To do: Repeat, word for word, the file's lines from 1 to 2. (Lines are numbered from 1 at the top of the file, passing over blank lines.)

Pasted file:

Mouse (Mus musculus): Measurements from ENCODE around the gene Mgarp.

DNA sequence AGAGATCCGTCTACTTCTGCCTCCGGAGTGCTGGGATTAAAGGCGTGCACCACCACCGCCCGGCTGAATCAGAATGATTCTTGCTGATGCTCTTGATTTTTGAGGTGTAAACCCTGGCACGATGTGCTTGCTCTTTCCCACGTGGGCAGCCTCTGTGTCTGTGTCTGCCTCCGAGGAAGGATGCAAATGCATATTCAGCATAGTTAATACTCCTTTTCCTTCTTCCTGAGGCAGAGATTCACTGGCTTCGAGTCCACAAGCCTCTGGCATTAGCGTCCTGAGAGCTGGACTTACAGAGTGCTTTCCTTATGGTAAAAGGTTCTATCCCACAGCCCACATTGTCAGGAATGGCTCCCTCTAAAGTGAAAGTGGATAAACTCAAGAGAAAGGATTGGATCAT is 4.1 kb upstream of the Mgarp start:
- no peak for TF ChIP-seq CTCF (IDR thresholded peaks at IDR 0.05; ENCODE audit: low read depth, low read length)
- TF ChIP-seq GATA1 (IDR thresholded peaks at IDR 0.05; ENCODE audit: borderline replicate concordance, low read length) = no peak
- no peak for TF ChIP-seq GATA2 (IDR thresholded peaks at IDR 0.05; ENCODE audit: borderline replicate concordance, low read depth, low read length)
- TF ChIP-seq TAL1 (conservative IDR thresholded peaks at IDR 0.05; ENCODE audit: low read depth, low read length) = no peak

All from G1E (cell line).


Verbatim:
Mouse (Mus musculus): Measurements from ENCODE around the gene Mgarp.

DNA sequence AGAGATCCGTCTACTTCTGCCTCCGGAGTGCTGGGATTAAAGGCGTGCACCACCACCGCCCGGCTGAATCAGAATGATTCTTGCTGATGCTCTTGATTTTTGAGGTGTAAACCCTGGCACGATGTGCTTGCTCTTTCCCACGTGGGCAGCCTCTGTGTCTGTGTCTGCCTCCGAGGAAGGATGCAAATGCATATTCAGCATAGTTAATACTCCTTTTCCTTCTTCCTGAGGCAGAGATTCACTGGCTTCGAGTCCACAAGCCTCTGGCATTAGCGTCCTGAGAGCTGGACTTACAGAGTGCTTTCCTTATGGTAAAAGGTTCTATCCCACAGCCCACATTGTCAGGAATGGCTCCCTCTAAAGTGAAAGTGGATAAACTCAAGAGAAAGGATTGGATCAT is 4.1 kb upstream of the Mgarp start: